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Particle physics field excited by potential Higgs boson discovery (+video)

Physicists around the world are thrilled at Wednesdays announcement of the discovery of a Higgs boson-like particle, which could complete the Standard Model of particle physics. 

By Jeanna BrynerLiveScience Managing Editor / July 5, 2012

British physicist Peter Higgs, right, congratulates Fabiola Gianotti, ATLAS experiment spokesperson, after her results presentation during a scientific seminar to deliver the latest update in the search for the Higgs boson at the European Organization for Nuclear Research (CERN) in Meyrin near Geneva, Switzerland, Wednesday.

Denis Balibouse/AP

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Physicists are thrilled at today's (July 4) announcement of the discovery of a new elementary particle that is likely the Higgs boson, an elusive particle thought to give all other matter its mass.

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Fermilab scientist Don Lincoln describes the nature of the Higgs boson. Several large experimental groups are hot on the trail of this elusive subatomic particle which is thought to explain the origins of particle mass

"To me it's really an incredible thing that it's happened in my lifetime," Peter Higgs, the leader of the group that first theorized the particle in 1964 and after whom the particle is named, said during a press conference Wednesday (July 4).

Evidence for the new particle was reported today by scientists from the world's largest atom smasher, the Large Hadron Collider in Switzerland. Researchers reported they'd seen a particle weighing roughly 125 times the mass of the proton, with a level of certainty that all but seals the deal it's the Higgs boson. The Higgs represents the last undiscovered particle predicted by the Standard Model, the reigning theory of particle physics.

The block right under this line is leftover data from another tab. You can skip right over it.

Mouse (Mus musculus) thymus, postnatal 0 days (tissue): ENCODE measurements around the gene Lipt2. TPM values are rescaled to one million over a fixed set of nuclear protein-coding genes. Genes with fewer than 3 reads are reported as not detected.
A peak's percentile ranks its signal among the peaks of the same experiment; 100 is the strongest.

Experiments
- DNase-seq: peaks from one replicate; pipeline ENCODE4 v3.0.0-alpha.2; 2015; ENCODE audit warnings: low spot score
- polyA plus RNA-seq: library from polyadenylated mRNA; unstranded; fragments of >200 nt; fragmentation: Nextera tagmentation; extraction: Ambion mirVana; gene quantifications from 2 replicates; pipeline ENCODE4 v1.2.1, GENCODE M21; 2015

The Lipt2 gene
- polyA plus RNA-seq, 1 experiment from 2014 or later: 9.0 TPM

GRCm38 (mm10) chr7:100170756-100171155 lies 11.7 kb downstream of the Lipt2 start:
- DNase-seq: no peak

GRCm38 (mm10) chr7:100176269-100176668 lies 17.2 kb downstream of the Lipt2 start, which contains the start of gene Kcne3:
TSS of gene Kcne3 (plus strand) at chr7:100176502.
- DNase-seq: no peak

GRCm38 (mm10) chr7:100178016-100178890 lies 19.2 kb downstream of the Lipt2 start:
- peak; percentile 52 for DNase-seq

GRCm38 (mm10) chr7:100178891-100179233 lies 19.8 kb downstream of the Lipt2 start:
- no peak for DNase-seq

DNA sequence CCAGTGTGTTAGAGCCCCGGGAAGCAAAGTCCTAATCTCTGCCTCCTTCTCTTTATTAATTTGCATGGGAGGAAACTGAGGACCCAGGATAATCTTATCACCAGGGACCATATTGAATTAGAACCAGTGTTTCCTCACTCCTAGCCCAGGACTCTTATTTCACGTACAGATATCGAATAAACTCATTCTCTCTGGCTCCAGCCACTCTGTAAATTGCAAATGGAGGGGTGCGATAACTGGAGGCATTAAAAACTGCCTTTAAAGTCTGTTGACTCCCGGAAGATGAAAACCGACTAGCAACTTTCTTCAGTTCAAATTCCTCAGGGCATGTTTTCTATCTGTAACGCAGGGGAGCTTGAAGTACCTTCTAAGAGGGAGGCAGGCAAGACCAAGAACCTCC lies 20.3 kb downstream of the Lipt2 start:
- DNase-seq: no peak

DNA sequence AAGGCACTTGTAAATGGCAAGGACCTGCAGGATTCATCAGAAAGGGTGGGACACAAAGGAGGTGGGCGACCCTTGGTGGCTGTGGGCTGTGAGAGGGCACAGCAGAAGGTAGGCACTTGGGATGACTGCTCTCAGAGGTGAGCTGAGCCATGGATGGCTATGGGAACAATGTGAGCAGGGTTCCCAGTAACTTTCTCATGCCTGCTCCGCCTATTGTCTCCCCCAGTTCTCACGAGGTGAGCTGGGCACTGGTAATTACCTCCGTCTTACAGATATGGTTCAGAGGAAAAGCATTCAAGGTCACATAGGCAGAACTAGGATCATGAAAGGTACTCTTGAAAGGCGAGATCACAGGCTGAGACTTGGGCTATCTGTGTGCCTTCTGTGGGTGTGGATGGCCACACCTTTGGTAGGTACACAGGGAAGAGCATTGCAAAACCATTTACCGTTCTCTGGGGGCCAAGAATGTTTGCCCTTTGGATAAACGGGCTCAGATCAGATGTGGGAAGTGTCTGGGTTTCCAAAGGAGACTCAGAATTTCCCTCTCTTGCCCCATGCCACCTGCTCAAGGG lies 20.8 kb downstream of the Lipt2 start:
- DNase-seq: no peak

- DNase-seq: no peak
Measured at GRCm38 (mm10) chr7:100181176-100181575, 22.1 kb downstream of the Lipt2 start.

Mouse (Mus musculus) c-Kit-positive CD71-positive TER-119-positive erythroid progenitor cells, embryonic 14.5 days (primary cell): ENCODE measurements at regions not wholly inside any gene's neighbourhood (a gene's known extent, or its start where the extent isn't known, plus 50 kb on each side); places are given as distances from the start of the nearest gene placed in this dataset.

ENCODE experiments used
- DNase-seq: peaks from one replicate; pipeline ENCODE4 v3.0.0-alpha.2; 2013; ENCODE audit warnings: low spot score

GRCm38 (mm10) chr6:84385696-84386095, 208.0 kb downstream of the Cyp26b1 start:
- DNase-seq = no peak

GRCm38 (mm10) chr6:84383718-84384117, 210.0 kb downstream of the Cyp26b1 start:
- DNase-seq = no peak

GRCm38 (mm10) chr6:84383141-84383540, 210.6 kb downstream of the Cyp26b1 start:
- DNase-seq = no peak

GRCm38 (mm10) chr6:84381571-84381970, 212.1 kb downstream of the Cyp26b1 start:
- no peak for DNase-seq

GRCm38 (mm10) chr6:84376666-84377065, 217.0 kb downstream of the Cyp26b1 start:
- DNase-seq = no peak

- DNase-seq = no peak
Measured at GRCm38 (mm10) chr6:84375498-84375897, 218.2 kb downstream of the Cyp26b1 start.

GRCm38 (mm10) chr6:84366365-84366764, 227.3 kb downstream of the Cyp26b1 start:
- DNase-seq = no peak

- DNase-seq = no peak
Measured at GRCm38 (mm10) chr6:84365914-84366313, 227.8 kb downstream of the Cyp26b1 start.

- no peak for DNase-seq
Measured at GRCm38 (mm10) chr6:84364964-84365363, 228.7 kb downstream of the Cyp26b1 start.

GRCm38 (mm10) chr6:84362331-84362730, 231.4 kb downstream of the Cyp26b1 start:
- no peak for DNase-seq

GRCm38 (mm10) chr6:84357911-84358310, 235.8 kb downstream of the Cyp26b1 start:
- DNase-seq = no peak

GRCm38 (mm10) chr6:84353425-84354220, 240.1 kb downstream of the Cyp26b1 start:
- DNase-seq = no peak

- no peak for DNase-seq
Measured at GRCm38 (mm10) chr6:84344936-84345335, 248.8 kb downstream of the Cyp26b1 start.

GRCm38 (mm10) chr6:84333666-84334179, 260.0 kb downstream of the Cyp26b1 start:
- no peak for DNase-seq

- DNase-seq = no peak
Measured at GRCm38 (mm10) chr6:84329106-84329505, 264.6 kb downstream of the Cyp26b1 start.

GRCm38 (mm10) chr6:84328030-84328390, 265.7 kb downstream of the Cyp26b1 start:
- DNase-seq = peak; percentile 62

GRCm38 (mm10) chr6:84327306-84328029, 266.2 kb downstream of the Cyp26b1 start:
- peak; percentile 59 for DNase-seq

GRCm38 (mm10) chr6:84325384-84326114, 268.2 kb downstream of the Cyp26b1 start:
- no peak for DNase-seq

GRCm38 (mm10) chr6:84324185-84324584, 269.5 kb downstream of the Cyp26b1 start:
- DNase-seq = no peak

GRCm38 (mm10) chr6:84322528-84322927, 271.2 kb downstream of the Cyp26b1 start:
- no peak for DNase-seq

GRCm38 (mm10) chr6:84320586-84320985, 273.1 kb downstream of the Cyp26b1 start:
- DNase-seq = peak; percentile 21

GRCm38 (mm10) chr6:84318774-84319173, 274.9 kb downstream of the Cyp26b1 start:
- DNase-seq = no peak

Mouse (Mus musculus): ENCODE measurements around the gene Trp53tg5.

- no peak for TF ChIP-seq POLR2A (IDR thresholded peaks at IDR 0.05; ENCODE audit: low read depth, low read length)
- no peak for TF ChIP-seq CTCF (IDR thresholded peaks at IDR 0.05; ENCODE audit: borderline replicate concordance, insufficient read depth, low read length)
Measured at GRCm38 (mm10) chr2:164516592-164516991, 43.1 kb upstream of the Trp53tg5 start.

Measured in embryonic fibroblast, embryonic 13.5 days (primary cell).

Physicists involved in two experiments called CMS and ATLAS taking place at the world's largest particle accelerator, the Large Hadron Collider (LHC), reported evidence of the particle at a seminar and press briefing today.

"As a layman I would say 'We have it,' but as a scientist I would have to say 'What do we have?' We have discovered a boson and now we have to discover what kind of boson it is," CERN Director General Rolf Heuer said during the press briefing. [Top 5 Implications of Finding the Higgs Boson]

Even so, elation abounded with loud applause after the seminar talks.

"It is a momentous event and I am proud to be living in these historic times. Our 40-year quest for solving a puzzle is almost ending," Brown University professor of physics Meenakshi Narain told LiveScience. "Now we have to find out if this new particle really is the Higgs of the Standard Model or has properties which deviate from standard expectations and if there are other new particles to be discovered."

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